On the second day I spent with the Manson Bloggers, we found a tongue hanging from a tree. This was in the northwestern fringes of Los Angeles County, the half-wild, half-suburban part of the city that the Manson Family once called home. These days, most of the land is owned by the state and nearby there is a church; on top of a hill, a ten-foot cross looms in right-angled judgment. The Manson Bloggers did not seem to notice the cross, because they had another mission in mind: finding the Manson Tree, a gnarled oak that’s notable because Charles Manson used to perch in its crook and strum the guitar.
We had to scramble over a highway railing to reach the old oak. As we got close, I saw that some previous visitor had thrown a white rope over one of the tree’s branches. Something was dangling from the rope—a sweet potato, I thought. Or some sort of lumpy, orangish doll. The Manson Bloggers knew better. “It’s a cow’s tongue,” Deb said. She was right. Up close, it was unmistakable, a length of moist muscle, obscene and obscurely violent. The tongue was covered with rainbow sprinkles, the kind you’d put on a child’s scoop of vanilla ice cream. One end of the white rope was tied around the tongue’s root, where it had once been attached to the back of the cow’s throat. The other end of the rope was tied around a bottle of fish-oil pills. There was one AA battery inside the fish-oil bottle. On the ground was a crumpled-up shopping bag from H&M.
The Manson Bloggers and I stared for a moment in mute wonder. The tongue, the rope, the sprinkles, the fish-oil bottle, the battery, the H&M bag: it all spoke to some inexplicable ritual, a dark magic that somehow brought together cult murder, fast fashion, and nutritional supplements. I’ll be honest, I was spooked. The bloggers took it all in stride. Maybe their world accommodated more strangeness than mine. Or perhaps they were just used to finding messages of violence in unexpected places.
One year earlier, in the first throes of my renewed interest in the Manson Family, I had taken the Helter Skelter bus tour operated by Dearly Departed, an outfit specializing in Los Angeles death and murder sites. It sells out nearly every weekend, which is surprising given that there’s actually not much to see anymore. Scott Michaels, Dearly Departed’s founder and main guide, set the tone with a custom soundtrack of hits from 1969 (“In the Year 2525,” “Hair”), cozy oldies made newly spooky by our proximity to death. He also included extensive multimedia add-ons, such as cleavage-heavy clips from Sharon Tate’s early films and Jay Sebring’s cameo on the old bang-pow Batman TV show. Going on the tour is a little like taking a road trip through the parking lots and strip malls of central Los Angeles, accompanied by a group of strangers wearing various skull accessories. Many of the sites aren’t visible or no longer exist. The former Tate-Polanski house on Cielo Drive has been demolished; the site of Rosemary and Leno LaBianca’s murders in Los Feliz is mostly hidden by a hedge.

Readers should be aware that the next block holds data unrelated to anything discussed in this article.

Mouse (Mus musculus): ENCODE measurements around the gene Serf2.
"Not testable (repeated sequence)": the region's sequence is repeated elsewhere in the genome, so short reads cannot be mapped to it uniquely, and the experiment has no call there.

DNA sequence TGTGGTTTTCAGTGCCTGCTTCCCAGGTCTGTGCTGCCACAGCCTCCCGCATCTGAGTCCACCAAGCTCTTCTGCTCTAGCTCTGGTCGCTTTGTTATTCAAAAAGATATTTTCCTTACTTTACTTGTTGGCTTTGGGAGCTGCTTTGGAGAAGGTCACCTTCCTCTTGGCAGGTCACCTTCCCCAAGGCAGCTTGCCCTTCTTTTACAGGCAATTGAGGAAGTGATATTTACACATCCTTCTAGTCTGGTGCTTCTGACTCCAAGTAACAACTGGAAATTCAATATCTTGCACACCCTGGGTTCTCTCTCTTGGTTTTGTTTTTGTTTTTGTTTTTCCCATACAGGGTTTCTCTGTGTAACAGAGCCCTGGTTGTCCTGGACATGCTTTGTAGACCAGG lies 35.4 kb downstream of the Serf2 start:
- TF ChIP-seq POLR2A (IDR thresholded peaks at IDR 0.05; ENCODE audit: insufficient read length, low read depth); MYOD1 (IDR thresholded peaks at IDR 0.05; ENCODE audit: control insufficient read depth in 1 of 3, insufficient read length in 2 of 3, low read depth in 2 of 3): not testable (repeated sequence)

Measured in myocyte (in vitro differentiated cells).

In Los Feliz, Michaels slowed the bus and pointed across the street. That Pinkberry, he told our group—two Australian newlyweds in matching museum of death T-shirts, a mother and daughter both in light goth attire, an ominously normal-looking guy from Boston in a Red Sox shirt, and a man in a leather jacket who wouldn’t stop grinning—once had a pay phone out front. And it was that very pay phone that Rosemary LaBianca’s son used to call his sister the day he found his mother’s and stepfather’s bodies. I took a picture of the Pinkberry. We pulled into a parking lot. “This flower shop used to be a gas station. And that gas station may have been where Tex Watson refueled the yellow 1959 Ford the night he killed Sharon Tate,” Michaels said. The parking lot felt surreal, eerily familiar. I shivered. “Also, it’s the flower shop where Ruth worked in Six Feet Under,” he added. I took another picture.
We drove by the house where, as Michaels told us, the murderers had pulled over and used a garden hose to wash the blood from their hands. “Oh my god,” leather jacket said. “There’s a garden hose in the driveway.” I took a picture of the hose. “The people who live here don’t like us coming by,” Michaels said. “But it’s not like they own the street.” Michaels and Red Sox shirt engaged in some idle shop talk about how difficult it had been to track down and purchase a carving fork exactly like the one that Tex had used to carve WAR into Leno LaBianca’s stomach.
Halfway through, we stopped so Michaels could use the bathroom. I bought a coffee from a taco truck and stood near the smokers, half-hoping I’d make a friend. Our group was unselfconsciously chatty, in the way of fan conventions or trade shows. Red Sox was saying that he’d read Helter Skelter twice in preparation for this tour, bringing his grand total to twelve. He was also a fan of Michaels’s celebrity death photos website. His favorite celebrity death photo was of either Chris Farley or Lisa “Left Eye” Lopes. I must have accidentally given him a weird look. “I mean, if you died, I would never look at pictures of you,” he assured me.